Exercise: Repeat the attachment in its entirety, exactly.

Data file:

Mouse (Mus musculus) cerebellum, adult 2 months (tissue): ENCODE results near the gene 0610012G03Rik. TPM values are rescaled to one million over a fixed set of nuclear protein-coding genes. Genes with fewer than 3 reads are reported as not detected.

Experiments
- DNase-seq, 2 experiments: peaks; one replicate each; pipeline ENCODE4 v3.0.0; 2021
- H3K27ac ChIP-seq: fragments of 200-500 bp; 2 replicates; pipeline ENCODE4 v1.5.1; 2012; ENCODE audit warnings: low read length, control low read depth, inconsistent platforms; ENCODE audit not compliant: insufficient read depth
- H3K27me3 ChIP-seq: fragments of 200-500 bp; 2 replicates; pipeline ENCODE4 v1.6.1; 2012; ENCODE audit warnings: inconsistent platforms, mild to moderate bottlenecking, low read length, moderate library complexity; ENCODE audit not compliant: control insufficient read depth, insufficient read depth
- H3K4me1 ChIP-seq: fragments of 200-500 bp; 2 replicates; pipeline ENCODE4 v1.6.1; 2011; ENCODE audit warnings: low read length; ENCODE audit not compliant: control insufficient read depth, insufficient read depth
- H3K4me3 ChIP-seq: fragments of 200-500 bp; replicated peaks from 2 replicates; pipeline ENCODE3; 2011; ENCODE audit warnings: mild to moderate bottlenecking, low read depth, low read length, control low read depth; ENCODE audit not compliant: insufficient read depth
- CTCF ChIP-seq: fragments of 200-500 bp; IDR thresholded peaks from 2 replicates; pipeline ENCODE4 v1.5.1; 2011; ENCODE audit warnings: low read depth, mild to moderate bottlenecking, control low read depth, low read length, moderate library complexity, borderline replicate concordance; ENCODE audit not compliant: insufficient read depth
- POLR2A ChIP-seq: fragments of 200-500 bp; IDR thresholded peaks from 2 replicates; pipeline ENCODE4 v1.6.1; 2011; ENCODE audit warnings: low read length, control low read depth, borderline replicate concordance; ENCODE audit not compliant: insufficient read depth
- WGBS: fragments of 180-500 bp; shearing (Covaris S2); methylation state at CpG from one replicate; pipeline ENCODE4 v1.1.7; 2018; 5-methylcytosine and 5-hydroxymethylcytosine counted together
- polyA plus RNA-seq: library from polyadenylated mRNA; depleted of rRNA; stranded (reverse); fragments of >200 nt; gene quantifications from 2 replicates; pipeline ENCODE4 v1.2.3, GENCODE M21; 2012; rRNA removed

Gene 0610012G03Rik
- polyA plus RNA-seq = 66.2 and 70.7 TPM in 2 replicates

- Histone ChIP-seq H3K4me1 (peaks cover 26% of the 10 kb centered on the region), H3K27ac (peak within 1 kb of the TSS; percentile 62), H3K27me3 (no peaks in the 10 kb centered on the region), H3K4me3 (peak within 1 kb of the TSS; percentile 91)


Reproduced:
Mouse (Mus musculus) cerebellum, adult 2 months (tissue): ENCODE results near the gene 0610012G03Rik. TPM values are rescaled to one million over a fixed set of nuclear protein-coding genes. Genes with fewer than 3 reads are reported as not detected.

Experiments
- DNase-seq, 2 experiments: peaks; one replicate each; pipeline ENCODE4 v3.0.0; 2021
- H3K27ac ChIP-seq: fragments of 200-500 bp; 2 replicates; pipeline ENCODE4 v1.5.1; 2012; ENCODE audit warnings: low read length, control low read depth, inconsistent platforms; ENCODE audit not compliant: insufficient read depth
- H3K27me3 ChIP-seq: fragments of 200-500 bp; 2 replicates; pipeline ENCODE4 v1.6.1; 2012; ENCODE audit warnings: inconsistent platforms, mild to moderate bottlenecking, low read length, moderate library complexity; ENCODE audit not compliant: control insufficient read depth, insufficient read depth
- H3K4me1 ChIP-seq: fragments of 200-500 bp; 2 replicates; pipeline ENCODE4 v1.6.1; 2011; ENCODE audit warnings: low read length; ENCODE audit not compliant: control insufficient read depth, insufficient read depth
- H3K4me3 ChIP-seq: fragments of 200-500 bp; replicated peaks from 2 replicates; pipeline ENCODE3; 2011; ENCODE audit warnings: mild to moderate bottlenecking, low read depth, low read length, control low read depth; ENCODE audit not compliant: insufficient read depth
- CTCF ChIP-seq: fragments of 200-500 bp; IDR thresholded peaks from 2 replicates; pipeline ENCODE4 v1.5.1; 2011; ENCODE audit warnings: low read depth, mild to moderate bottlenecking, control low read depth, low read length, moderate library complexity, borderline replicate concordance; ENCODE audit not compliant: insufficient read depth
- POLR2A ChIP-seq: fragments of 200-500 bp; IDR thresholded peaks from 2 replicates; pipeline ENCODE4 v1.6.1; 2011; ENCODE audit warnings: low read length, control low read depth, borderline replicate concordance; ENCODE audit not compliant: insufficient read depth
- WGBS: fragments of 180-500 bp; shearing (Covaris S2); methylation state at CpG from one replicate; pipeline ENCODE4 v1.1.7; 2018; 5-methylcytosine and 5-hydroxymethylcytosine counted together
- polyA plus RNA-seq: library from polyadenylated mRNA; depleted of rRNA; stranded (reverse); fragments of >200 nt; gene quantifications from 2 replicates; pipeline ENCODE4 v1.2.3, GENCODE M21; 2012; rRNA removed

Gene 0610012G03Rik
- polyA plus RNA-seq = 66.2 and 70.7 TPM in 2 replicates

- Histone ChIP-seq H3K4me1 (peaks cover 26% of the 10 kb centered on the region), H3K27ac (peak within 1 kb of the TSS; percentile 62), H3K27me3 (no peaks in the 10 kb centered on the region), H3K4me3 (peak within 1 kb of the TSS; percentile 91)